George Osborne is preparing to deliver the first Tory budget since 1996. He will proclaim the success of the government’s “long-term economic plan” and will use this as a platform to launch a radical reduction of welfare expenditure. But repeatedly extolling the success of your long-term economic plan does not mean that you have one. And an economy that in the first quarter was growing at a sluggish annual rate of 2.2% per head – after a deep and protracted recession – is not an indicator of sustained economic revival.
There are two main components of the government’s economic plan. First, to decrease the budget deficit and eventually move it to surplus – with the fiscal burden being borne by cuts in government spending. Second, to reduce the size of the state in the British economy. This is not an “economic plan”, it is a political agenda based on a doctrine of faith.
The focus on fiscal austerity has meant that monetary policy (interest rates and quantitative easing) has been the main stimulant to the economy. Thus, private sector debt is considered good and desirable whereas public sector debt is bad and harmful.
This makes little economic sense; what is important is the appropriate balance between borrowing to consume and borrowing to invest. In a period of cheap money, it is no surprise that consumers are buying new cars in record numbers (85% of which are manufactured abroad); the problem is that the state is not investing in the infrastructure that the economy needs.
The growth record
The supporters of austerity have argued that the return of economic growth is justification for the policy. This argument is full of holes. The anti-austerity group never argued that the economy would remain in a permanent recession – their concern was that recovery would be delayed and the downturn would cause long-term damage. The normal path for an economy that suffers a shock is that it bounces back with a period of rapid economic growth. The bounce-back has been feeble in the UK and growth has yet to get back to trend.
Furthermore, the most important indicator of prosperity is GDP per capita, and as shown by the red line in the chart below, this is still below the level achieved in 2008. This reflects the UK’s productivity problem. As the liberal economist Paul Krugman observed:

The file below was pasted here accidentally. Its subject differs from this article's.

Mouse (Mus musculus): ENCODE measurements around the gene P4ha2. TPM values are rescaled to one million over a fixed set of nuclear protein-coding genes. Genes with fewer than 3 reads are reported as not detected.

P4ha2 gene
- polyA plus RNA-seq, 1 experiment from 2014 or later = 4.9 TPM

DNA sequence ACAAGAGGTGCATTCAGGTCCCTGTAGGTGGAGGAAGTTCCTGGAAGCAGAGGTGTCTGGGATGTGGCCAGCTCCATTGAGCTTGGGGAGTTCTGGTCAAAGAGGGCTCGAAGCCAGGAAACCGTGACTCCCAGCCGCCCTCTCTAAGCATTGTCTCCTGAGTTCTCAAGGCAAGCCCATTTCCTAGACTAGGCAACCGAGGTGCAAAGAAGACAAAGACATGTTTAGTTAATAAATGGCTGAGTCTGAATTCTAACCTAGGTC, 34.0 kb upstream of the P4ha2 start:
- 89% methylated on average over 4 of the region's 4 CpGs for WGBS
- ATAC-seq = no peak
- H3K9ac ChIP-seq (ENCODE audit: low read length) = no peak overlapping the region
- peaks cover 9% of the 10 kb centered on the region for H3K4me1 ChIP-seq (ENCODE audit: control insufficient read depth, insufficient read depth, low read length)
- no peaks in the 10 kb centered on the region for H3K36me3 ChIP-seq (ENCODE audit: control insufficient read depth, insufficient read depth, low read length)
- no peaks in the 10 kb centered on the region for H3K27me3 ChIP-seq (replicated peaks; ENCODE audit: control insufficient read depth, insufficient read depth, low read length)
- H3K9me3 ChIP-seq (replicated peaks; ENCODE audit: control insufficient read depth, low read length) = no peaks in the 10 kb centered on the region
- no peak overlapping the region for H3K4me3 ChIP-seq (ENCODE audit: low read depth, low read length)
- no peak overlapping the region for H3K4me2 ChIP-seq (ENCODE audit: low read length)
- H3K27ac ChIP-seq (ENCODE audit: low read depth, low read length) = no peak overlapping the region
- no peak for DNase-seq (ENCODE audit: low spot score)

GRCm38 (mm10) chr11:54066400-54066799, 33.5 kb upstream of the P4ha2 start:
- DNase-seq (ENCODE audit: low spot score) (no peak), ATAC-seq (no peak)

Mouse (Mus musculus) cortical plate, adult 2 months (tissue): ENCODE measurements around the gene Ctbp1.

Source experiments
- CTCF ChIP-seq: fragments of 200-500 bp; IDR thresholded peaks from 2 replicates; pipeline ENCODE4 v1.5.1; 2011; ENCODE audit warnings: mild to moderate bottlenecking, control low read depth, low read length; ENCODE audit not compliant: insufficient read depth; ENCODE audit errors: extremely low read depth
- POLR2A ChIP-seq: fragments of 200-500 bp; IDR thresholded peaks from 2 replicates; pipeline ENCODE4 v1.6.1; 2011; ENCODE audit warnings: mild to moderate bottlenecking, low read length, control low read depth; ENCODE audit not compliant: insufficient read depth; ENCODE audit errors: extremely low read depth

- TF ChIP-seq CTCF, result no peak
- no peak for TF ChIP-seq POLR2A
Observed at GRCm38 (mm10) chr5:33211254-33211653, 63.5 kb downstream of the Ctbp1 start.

Productivity isn’t everything, but in the long run it is almost everything. A country’s ability to improve its standard of living over time depends almost entirely on its ability to raise its output per worker.
Although it will probably receive a lot of lip service in the budget, there has been no coherent plan to raise productivity in the UK.
The retreat of the makers
The UK remains an unbalanced economy: regional disparities have widened since the early 1980s and this process was not halted by the financial crisis. The government has proclaimed that it is putting the power into the “Northern powerhouse”. But regional policy in the UK is piecemeal and parsimonious; and you do not build a powerhouse by postponing infrastructure spending in the North.
Support for industry is another area where soundbites trump substance. The chancellor has called for “a Britain carried aloft by the march of the makers”. But as the chart below shows, although there has been a recovery of the service sector, the manufacturing sector remains smaller than it was before the financial crisis.
The coalition government revived the notion of “industrial policy” to support the manufacturing sector; but this was a Vince Cable initiative which is not being pursued by the current government – which is instead implementing major cuts at the Department for Business, Innovation & Skills, the department responsible for business support and innovation.
Of course, it is often argued that manufacturing does not matter any more as we are a service-based economy. Services will continue to provide most of the jobs and most of the output of the economy. Where manufacturing plays a crucial role is as an important source of exports: to help address the deficit that the chancellor rarely talks about – our massive and persistent trade deficit with the rest of the world.
The size of the state
An important part of the long-term political plan is to reduce the size of government – to wield the axe to what the Daily Mail refers to as the “the bloated overweening state”. This is a big challenge as the size of the state (as a share of GDP) has increased in all advanced economies since World War II.
This has not been due to some statist plot, but reflects the implications of prosperity. As economies have grown and the standard of living and life expectancy have increased, there has been expanding demand for health, education and pensions. And much of this demand has been met by the state and funded by tax revenue. These are the largest components of government expenditure in the UK; and if the chancellor is serious about reducing the size of the state this is where his axe will have to eventually fall.
Hitting benefit claimants in the meantime is an easy target – and, after all, not many of them are likely to vote Conservative. But large-scale cuts to school budgets, the NHS and state pensions may even make some readers of the Daily Mail wince.